Since Coleridge is trying to sound like a person having a real conversation, he keeps his poem relatively free of anything artificial or frilly. He isn't using a rhyming form of verse, but there's some alliteration, consonance, assonance, and anaphora (check out our examples below). It all feels very steady and direct—like something a really intelligent, eighteenth- or nineteenth-century person might actually say to you.
To talk about all this, though, we have to go back even further in the way-back machine. John Milton was kind of like Elvis Presley to the later, Romantic poets, like Coleridge and Wordsworth (who were more like The Beatles—inspired by Elvis, but going in a different direction). They liked everything Milton did, but they wanted to do it differently. So, whereas Milton writes about Satan's war with God, Wordsworth writes about earthly, everyday life and Nature. But he and Coleridge both kept an important part of Milton's style: his sound. Milton also wrote in iambic pentameter—it's the meter of Paradise Lost—and critics and readers usually describe this sonic-style as being "sonorous" (meaning it has a very full, strong sound). You could say this is true for "Frost at Midnight" as well. Consider:
Heard only in the trances of the blast,
Or if the secret ministry of frost (72-73)
Hear the daDUM daDUM daDUM daDUM daDUM pattern? It feels more like a strong steady beat—more tom-toms, fewer crashing cymbals or snapping snare drums.
As well, we get assonance, as in the repetition of S sounds in lines 5-6: "that solitude, which suits/ Abstruser musings." We get the consonance of B, L, and F sounds in lines 13-14: "the thin blue flame/ Lies on my low-burnt fire" (13-14), and later alliteration with repeated beginning F sounds: "Making it a companionable form,/ Whose puny flaps and freaks" (19-20). Finally, we can see the repetition of anaphora here as well: "Sea, hill, and wood,/ This populous village! Sea, and hill, and wood" (10-11).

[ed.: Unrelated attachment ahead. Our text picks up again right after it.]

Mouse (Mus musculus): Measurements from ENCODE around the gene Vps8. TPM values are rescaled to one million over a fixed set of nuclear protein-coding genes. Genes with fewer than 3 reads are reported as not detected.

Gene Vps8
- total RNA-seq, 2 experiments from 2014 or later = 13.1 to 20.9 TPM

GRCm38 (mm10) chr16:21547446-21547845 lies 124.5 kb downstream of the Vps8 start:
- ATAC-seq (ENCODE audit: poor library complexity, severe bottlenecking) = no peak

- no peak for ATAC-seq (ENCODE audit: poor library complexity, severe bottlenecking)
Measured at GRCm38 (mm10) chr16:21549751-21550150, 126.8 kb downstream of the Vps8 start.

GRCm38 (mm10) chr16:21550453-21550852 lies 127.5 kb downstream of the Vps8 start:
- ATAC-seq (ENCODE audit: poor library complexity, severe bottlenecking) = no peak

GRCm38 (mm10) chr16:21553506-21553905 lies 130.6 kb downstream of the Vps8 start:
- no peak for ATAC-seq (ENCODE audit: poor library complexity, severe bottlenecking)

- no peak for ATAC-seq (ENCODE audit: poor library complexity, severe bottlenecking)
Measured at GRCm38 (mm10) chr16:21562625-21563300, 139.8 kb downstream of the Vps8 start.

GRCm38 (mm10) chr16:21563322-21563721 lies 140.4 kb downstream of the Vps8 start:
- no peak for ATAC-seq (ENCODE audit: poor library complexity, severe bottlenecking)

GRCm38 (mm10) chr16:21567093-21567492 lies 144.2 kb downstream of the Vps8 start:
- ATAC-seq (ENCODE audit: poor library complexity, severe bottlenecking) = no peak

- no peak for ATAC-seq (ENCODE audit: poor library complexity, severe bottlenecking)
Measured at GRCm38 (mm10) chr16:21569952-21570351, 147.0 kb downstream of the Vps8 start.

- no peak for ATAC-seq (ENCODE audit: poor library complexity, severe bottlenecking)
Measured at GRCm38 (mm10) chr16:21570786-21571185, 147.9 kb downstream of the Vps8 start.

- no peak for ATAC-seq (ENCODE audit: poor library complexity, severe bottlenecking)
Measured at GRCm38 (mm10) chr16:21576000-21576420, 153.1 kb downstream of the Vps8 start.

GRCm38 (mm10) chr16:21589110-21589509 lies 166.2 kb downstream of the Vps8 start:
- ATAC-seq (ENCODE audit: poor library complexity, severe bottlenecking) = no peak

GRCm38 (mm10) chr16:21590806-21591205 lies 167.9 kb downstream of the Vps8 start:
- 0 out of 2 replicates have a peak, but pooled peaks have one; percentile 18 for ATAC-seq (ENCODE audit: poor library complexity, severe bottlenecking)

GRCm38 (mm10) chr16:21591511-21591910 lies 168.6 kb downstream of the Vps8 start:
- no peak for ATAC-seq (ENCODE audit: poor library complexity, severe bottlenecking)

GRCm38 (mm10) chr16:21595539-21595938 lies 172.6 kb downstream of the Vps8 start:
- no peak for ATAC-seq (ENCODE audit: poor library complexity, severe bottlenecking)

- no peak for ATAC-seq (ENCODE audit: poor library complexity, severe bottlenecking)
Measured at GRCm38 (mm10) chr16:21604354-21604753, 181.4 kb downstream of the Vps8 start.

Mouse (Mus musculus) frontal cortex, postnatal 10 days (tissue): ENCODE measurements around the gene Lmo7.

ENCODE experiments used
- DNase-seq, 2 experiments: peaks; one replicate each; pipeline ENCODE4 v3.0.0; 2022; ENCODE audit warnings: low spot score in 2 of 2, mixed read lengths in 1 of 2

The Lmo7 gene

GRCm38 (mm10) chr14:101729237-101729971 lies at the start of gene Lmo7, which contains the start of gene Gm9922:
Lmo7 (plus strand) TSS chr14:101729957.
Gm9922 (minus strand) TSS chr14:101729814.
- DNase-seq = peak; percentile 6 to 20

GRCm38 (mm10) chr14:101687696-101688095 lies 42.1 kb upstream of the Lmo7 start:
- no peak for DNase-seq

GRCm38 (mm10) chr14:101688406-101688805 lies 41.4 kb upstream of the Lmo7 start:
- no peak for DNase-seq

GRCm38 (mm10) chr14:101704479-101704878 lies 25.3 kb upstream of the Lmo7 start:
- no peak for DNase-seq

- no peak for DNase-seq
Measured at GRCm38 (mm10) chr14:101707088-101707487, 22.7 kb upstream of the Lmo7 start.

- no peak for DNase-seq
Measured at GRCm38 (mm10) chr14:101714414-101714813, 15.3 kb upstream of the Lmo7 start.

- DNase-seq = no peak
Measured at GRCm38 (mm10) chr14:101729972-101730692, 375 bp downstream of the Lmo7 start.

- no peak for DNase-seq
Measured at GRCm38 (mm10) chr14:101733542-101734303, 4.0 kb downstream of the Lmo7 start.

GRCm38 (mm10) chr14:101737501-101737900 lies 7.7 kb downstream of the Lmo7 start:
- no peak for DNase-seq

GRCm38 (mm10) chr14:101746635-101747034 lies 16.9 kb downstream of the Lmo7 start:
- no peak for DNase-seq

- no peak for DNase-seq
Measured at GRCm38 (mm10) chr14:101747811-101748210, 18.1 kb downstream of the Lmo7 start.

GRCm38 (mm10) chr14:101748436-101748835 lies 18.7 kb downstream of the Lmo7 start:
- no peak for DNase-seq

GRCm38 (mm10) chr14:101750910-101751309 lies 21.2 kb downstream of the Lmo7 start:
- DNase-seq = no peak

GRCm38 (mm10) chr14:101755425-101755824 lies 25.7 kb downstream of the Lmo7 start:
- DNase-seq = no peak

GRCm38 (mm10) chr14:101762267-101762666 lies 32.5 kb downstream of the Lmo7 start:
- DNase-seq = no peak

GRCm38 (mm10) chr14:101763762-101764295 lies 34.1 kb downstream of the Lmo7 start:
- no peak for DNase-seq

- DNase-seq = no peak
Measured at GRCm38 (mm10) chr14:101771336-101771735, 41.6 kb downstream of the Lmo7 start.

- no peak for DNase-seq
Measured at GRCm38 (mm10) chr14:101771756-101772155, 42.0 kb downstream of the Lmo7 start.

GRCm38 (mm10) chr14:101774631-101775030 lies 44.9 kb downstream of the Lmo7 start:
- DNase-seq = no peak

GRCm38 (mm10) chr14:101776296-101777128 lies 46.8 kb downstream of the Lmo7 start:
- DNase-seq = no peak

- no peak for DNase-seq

So, there is just a ton of sound happening in this poem. There's so much sound, actually, that some later critics and poets, like T.S. Eliot, accused Milton and his descendants (like Coleridge) of focusing too much on these elegant, polished soundworks. They wanted more startling imagery and metaphors—not just images of Nature (like those at the end of "Frost at Midnight"). They held up John Donne and Shakespeare as prime examples of what they wanted. Eliot described Milton, Wordsworth, and Coleridge as ceaselessly "eloquent"—but he wanted something more than intelligent, melodic lines.
On the other hand, you can argue that Wordsworth and Coleridge were intentionally using simple images from nature (like frost, icicles, and robins) couched within melodic lines, for a specific reason. Whereas John Donne and Andrew Marvell would sometimes use metaphors and images from science and mathematics, or more fanciful metaphors (in "The Definition of Love," Marvell talks about "Hope" vainly flapping its "Tinsel wing" and compares his love for a woman and her love for him to two parallel lines that can never meet), Wordsworth and Coleridge look directly at the world around them, observing simple parts of Nature and human life (except in more fantastic Coleridge poems like "The Rime of the Ancient Mariner.") For this reason, sound becomes key. It helps put these simple things into a powerful sonic context. All this attention to sound elevates the subject matter. Even though the poem might be covering everyday experience, its sound effects let us know that this, too, is worthy of a sophisticated poem.